Swansea manager Brendan Rodgers insists he is happy at the club and believes his challenge lies in establishing the Swans as a Premier League side.
Rodgers, 39, has won praise for his side's displays in the top flight this season and has
been linked with taking the Tottenham job
But he told BBC Radio 5 live's Sportsweek: "I would tell anyone who asked that I'm happy at Swansea.
"I love being here, I'm at a top club. I want to finish as high as we can."
The former Reading and Watford boss conceded that he wants to challenge for trophies at some point in his career but is in no rush to leave the Welsh club.
"Every manager will tell you they want to get to the top of the mountain and challenge for trophies," he said.
- Forced to retire from playing career with Ballymena United at the age of 20 through injury
- Became Academy manager of the Reading youth team in 1995
- Moved to Chelsea in 2004 to become youth team manager and worked under Jose Mourinho
- Appointed Watford manager in November 2008
- Left to return to Reading the next summer but sacked after just six months in charge
- Took over at Swansea in July 2010 and guided them to the Premier League with play-off win over Reading
"But I learned [
when leaving Watford for Reading
] that I tried to run all the way there, I fell over and fell all the way down.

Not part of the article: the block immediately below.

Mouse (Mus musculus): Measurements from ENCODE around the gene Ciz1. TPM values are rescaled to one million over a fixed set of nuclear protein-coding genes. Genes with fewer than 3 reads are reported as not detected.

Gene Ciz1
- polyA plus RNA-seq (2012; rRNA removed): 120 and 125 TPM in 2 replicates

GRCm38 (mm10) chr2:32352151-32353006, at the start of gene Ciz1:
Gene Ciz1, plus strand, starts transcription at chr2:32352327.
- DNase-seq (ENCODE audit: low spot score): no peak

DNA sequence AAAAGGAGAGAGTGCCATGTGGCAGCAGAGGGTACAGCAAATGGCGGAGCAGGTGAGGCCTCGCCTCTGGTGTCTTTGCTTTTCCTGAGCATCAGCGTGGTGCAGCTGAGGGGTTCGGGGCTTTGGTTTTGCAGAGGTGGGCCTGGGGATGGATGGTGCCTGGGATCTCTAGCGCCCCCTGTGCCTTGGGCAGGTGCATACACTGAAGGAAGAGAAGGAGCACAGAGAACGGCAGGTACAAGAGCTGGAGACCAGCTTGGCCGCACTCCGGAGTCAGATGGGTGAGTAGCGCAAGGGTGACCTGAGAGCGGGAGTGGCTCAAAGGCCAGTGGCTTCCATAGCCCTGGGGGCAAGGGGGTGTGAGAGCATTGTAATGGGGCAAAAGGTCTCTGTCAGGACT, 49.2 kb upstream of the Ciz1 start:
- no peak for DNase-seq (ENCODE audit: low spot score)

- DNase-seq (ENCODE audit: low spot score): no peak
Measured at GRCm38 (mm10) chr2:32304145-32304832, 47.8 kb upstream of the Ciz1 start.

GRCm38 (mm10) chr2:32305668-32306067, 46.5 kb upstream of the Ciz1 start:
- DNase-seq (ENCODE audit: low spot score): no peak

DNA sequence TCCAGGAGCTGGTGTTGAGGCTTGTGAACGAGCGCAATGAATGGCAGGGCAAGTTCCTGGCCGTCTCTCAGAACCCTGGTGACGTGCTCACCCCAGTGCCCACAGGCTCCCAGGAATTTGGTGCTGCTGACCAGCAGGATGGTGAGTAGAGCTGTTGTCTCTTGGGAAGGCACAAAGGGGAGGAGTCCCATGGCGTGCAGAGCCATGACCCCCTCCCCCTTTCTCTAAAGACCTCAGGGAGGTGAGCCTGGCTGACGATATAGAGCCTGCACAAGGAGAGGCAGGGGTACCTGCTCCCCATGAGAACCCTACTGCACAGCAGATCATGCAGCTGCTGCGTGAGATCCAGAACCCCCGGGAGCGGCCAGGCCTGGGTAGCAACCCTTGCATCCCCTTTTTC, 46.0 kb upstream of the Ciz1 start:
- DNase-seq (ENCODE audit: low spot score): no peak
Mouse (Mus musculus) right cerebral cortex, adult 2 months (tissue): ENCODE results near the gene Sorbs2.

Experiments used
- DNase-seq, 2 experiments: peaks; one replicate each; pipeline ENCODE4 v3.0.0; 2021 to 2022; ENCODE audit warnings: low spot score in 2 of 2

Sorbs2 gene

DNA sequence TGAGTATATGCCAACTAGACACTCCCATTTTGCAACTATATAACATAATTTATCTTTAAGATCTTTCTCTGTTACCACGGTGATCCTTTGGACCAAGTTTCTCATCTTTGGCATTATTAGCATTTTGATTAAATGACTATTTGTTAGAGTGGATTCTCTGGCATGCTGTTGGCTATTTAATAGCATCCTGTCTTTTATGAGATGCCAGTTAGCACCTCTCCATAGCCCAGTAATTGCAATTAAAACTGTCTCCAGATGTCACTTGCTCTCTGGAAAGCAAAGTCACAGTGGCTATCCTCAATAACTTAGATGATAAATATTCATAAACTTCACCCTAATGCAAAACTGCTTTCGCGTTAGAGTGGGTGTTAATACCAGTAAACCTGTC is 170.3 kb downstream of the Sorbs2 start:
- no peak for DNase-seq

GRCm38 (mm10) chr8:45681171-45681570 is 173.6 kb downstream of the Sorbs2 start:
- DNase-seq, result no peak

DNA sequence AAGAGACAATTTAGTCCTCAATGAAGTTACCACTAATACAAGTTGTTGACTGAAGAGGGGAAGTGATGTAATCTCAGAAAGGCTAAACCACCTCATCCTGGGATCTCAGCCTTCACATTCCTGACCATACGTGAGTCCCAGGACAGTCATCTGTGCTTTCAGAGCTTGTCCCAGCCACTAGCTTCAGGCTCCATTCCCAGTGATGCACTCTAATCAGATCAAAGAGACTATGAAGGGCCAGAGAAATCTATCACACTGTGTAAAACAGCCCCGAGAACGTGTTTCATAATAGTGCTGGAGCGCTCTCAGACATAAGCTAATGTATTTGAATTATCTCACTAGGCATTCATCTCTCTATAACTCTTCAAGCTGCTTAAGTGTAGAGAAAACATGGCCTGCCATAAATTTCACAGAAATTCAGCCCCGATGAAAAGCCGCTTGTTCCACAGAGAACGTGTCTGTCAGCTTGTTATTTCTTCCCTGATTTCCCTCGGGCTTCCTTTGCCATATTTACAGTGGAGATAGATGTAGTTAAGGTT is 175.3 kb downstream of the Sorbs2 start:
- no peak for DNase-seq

"I've now found a club that's perfect for me. I'm 39 years of age so I hope to have longevity, and somewhere down the line I hope to have the opportunity.
"If I ever feel I've taken the club as far as I can then I'll sit down with the chairman and we'll go our separate ways.
"But the club may sack me, that's another possibility. You can be flavour of the month one week and then be out of a job four or five months later."
Swansea head into
Sunday's trip to Tottenham
in 10th place after a strong run of results which has seen them
beat Manchester City
at home, as well as holding
Chelsea to a draw.
Rodgers' side have also won plaudits for their passing game but the Northern Irishman sees long-term survival in the top flight as a big challenge.
He said: "I had belief that we could retain our identity and style and win games, and that's how it has panned out.
"You have to remember a lot of these players have played at the lower levels and all of a sudden they are on the global stage. I always felt it would take us six months to settle in and get some wins.
"Our objective was to retain our status and hopefully we can do that, but it's going to be very difficult to establish ourselves.
"People talk about second season syndrome but it will always be difficult - third, fourth or fifth, whatever. We believe we can be a sustainable club but it will be difficult, we have nowhere near the resources of some other clubs.
"On paper it should look a mismatch but that's our challenge - to become competitive and do the very best we can."